Take a Hike!

Jardín Kim

Lead Korean Writer

I must have stood out as an Asian in the suburbs of a small city in Spain that is overlooked by tourists. A granny asked me, “What country are you from?” She beamed when I answered, “Korea.” “Oh, I hear you have so many mountains there!” Hmm. How did the word get around all the way here? “It’s true. Mountains make up 70% of the land in Korea,” I said, somewhat embarrassed at reciting a line from a textbook still fresh in my mind after more than three decades. The granny was pleased and remarked, “We have such wide, open fields here.” Oh, that’s nice. I always wished that I could go to school on flat terrain.

Maybe because there are so many mountains, Koreans just love hiking. According to the 2022 Korea Forest Service data, 78% of Korean adults hike up a mountain or walk in wooded trails at least once a month. Traditionally, the definitive majority of hikers had been midlifers and the older generation, but since COVID-19 that seriously limited outdoor activity, more and more twenty and thirty somethings turned to hiking for easy outings alone or in small groups. And hiking outfits evolved with this demographic trend, with anoraks, leggings, and sweatshirts sold in vivid, rainbow colors. Of course, some older folk disapprove of the tight-fitting leggings on public trails. Differences in opinion always exist among the generations.

MCST Korea https://www.flickr.com/photos/mcstkorea/18586056152/in/photostream/
At any rate, climbing a mountain lets you get fit and breathe in fresh air, fitness and wellness all wrapped up in one hiking package. Korea has easy access to trails, with subway lines and buses taking you right to the foothills. The college I went to had a trailhead right next to the school gates. That’s what you get when mountains make up 70% of your country!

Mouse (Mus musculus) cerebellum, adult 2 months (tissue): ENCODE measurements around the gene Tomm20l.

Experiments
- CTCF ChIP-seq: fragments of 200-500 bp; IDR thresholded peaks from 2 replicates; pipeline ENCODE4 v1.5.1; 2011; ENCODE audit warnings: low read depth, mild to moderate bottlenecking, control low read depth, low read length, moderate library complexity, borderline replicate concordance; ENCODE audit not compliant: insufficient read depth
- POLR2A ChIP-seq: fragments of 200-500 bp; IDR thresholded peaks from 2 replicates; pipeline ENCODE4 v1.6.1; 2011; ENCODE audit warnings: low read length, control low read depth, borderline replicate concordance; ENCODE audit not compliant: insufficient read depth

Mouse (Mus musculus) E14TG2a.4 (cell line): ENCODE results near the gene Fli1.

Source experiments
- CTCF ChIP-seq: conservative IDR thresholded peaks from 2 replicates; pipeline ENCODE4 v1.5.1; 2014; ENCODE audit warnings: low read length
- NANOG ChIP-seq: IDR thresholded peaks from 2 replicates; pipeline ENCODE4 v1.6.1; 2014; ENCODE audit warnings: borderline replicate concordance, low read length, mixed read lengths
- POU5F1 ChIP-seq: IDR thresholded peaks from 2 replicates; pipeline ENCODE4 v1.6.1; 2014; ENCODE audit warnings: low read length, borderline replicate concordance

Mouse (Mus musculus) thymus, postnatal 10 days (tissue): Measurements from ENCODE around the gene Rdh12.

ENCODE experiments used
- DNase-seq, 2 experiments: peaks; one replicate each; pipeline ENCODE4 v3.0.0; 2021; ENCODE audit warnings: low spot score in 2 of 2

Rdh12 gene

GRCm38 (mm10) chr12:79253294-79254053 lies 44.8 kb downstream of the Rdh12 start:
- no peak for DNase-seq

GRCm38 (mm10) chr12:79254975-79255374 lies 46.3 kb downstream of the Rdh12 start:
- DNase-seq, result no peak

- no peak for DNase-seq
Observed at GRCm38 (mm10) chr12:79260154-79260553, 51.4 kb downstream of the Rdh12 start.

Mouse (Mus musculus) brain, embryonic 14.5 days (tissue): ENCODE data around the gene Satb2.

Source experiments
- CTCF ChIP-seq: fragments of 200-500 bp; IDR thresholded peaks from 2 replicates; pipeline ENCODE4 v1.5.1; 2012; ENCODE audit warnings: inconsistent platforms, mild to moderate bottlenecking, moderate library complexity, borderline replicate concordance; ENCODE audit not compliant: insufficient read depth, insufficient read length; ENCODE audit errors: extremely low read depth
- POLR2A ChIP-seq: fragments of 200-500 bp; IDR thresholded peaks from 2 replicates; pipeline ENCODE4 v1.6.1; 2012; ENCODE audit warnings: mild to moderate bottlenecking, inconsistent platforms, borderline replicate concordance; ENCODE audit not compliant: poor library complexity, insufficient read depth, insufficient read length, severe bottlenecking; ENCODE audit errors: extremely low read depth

If I were hard pressed to find one downside of hiking, it’d be Korean middle-aged hikers dragging along their younger co-workers or school alums. That happened to me several times among the few times I went hiking. Once, I was so exhausted that I gave up reaching the peak and sat alone to wait for the group to return. A grandpa passing by generously handed me a beer and fish jerky. That kind of generosity on the trail makes friends out of strangers.

There’s a reason why I persisted in waiting for my group to return. I wanted to be included in the final stop. All proper hikes end up at a foothills food joint where you eat whole-chicken soup and scallion pancakes and drink makgeolli. I complained about being left behind. Why climb a high mountain when you can go straight for the food? A senior colleague replied, “Because then, it’s my treat.” Oh, what trail magic that brings out such generosity in hikers.

Translator: Culture Flipper English Team
Original Content in Korean: cultureflipper.com/blog/take-a-hike-ko